Rhode Island College’s Dialogue on Diversity Committee Presents the
16th Annual Multicultural Conference
Civic and Community Engagement
Saturday, November 2, 2013
This year’s Promising Practices conference theme is “Engagement.” The conference will explore contemporary efforts to engage students in the key social, political, economic and environmental challenges of our time. The conference will showcase the broad range of contemporary approaches to engagement, from courses that include service or other community work requirements, to projects in which students investigate compelling local concerns, to participatory collaborations with community groups, to activist pedagogies, and beyond. A special focus will be on the use of engaged pedagogies to (1) promote understanding of social difference, (2) achieve social justice, and (3) champion civic responsibility.
Howard Rosing, Ph.D., will deliver the keynote speech. Dr. Rosing is the Executive Director of the Steans Center for Community-Based Service Learning at DePaul University. He is a cultural anthropologist whose research is focused upon urban food access, economic restructuring, community food systems, and food justice movements in Chicago and the Dominican Republic. He is currently completing a study with DePaul students on community food systems development in partnership with non-profit organizations in four Chicago neighborhoods. Dr. Rosing also co-edited Pedagogies of Praxis: Course-Based Action Research in the Social Sciences (Jossey-Bass, 2007).
Promising Practices 2013: Call for Proposals
According to the Carnegie Foundation for the Advancement of Teaching, engagement is designed to “enrich scholarship, research, and creative activity; enhance curriculum, teaching and learning; prepare educated, engaged citizens; strengthen democratic values and civic responsibility; address critical societal issues; and contribute to the public good.”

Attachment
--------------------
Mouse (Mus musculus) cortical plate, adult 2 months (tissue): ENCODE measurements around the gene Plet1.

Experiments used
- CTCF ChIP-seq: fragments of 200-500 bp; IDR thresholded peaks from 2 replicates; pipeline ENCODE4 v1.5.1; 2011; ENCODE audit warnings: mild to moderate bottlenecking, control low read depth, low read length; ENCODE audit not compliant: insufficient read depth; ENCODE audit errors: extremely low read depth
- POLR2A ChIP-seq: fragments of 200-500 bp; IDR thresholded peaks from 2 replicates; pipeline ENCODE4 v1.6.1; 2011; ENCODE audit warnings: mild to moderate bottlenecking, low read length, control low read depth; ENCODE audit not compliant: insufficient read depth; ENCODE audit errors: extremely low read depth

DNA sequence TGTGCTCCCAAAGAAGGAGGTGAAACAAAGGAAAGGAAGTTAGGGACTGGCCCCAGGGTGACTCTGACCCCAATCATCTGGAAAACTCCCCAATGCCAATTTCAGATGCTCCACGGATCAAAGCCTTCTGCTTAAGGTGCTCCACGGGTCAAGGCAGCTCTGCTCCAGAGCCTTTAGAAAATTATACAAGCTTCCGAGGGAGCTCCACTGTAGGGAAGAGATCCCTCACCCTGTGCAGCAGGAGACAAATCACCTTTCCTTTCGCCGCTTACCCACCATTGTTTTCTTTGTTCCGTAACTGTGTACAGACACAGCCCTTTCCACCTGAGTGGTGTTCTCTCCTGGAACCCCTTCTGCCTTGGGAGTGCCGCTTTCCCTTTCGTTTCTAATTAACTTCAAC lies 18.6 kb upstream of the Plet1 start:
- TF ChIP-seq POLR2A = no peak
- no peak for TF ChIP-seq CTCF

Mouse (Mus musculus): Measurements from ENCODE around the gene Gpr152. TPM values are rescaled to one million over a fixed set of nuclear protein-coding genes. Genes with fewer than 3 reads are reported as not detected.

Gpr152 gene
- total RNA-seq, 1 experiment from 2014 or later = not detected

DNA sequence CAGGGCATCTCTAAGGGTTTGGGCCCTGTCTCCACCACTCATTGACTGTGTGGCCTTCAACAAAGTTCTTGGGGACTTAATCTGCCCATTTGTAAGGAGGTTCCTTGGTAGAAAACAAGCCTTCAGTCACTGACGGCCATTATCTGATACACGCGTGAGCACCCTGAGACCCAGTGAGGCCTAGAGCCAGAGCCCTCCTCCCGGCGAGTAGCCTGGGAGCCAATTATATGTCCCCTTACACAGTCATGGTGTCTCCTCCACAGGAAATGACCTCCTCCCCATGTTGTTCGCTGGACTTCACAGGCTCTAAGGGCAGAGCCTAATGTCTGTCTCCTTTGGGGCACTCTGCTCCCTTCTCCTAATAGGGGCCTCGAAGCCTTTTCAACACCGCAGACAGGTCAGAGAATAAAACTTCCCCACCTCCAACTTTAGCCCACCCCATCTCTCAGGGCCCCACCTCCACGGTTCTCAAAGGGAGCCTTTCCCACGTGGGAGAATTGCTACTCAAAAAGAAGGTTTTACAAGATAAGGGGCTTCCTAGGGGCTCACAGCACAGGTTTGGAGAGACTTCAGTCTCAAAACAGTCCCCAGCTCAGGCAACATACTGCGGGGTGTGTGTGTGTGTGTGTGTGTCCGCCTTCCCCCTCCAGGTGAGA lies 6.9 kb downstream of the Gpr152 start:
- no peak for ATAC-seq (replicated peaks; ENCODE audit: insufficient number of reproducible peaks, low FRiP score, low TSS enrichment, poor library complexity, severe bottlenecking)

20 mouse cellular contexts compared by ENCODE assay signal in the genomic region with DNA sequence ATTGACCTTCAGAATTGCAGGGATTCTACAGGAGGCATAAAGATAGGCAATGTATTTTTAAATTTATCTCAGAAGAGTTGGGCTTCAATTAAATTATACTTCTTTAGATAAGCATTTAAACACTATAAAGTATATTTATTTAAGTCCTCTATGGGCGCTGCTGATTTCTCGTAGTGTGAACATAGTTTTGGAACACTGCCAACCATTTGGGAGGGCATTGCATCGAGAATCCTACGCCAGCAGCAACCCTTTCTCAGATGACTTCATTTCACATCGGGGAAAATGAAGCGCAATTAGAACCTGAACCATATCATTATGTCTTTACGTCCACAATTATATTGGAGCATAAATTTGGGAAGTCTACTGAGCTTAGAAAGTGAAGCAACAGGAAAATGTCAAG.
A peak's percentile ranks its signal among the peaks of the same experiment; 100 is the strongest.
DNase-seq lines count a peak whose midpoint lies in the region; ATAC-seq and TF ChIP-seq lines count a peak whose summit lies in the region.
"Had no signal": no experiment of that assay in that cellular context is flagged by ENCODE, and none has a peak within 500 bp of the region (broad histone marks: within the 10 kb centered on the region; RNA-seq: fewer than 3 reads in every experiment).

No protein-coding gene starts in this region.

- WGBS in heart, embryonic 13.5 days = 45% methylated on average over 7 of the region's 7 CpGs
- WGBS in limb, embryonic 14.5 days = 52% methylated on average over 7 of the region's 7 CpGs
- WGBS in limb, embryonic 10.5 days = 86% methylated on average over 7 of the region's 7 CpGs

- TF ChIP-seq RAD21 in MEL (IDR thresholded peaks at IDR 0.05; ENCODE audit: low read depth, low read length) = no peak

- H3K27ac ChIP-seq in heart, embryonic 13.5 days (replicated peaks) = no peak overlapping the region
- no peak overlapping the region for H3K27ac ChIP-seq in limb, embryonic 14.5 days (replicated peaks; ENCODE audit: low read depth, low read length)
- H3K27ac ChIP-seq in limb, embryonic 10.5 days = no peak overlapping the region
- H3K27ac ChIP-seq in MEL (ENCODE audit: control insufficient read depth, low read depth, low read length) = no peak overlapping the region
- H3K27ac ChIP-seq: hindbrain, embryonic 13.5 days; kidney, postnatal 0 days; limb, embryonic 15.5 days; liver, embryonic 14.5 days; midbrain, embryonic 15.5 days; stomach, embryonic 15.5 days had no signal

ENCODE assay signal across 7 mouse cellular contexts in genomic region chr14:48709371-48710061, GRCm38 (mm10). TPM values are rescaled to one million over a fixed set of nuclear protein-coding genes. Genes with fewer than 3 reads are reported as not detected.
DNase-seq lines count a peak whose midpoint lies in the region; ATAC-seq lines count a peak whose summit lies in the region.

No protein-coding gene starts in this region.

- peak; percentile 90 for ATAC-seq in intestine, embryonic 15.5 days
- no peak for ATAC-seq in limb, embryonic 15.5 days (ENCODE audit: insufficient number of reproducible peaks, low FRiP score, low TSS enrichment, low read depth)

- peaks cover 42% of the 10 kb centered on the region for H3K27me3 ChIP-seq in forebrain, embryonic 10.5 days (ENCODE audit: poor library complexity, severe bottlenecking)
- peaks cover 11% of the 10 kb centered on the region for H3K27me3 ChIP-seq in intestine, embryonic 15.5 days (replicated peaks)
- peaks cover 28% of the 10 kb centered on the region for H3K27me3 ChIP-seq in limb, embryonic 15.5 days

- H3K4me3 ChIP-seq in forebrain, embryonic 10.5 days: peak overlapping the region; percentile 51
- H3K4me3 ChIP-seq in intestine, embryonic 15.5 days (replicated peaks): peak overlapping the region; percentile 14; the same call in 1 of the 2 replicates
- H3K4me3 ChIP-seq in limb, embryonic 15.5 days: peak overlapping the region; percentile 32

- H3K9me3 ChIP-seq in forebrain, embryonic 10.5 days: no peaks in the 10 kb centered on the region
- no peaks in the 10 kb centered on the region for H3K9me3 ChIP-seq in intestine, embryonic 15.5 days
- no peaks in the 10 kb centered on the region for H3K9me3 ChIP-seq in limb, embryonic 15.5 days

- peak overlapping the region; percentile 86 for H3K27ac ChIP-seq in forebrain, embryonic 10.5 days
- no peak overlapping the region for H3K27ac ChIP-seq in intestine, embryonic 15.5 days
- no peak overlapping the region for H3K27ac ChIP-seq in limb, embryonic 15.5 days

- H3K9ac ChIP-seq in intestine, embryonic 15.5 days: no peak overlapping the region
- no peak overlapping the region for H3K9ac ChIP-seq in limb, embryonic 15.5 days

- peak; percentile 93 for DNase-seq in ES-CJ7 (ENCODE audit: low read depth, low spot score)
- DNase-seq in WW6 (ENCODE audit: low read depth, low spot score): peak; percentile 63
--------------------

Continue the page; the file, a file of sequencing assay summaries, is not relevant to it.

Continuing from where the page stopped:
We invite proposals for workshops (50 minute sessions) that showcase and critically reflect on particular approaches to civic and community engagement. We aim to explore the range of contemporary civic and community engagement pedagogies, and so seek contributions that consider forms of engagement suited to diverse communities and educational contexts (from elementary to secondary to post-secondary) and that involve students with local, regional, national, and global communities. We encourage presenters to consider the following guiding conference questions:
- What learning objectives should guide our pedagogical practices?
- What guidelines should we use when designing experiential learning activities that foster community engagement?
- What unique challenges does engaged teaching and learning pose for educators?
- How do we implement and evaluate our best practices?
- How do we design pedagogical practices that encourage critical examination of social difference, social justice and civic responsibility?
- How do we measure community impact?
- What positive/negative impact(s) does/might engagement have on understanding diversity?
Your contribution to this conference is important! Proposals can be submitted until July 19th, 2013. Please use the submission form below to submit your proposal.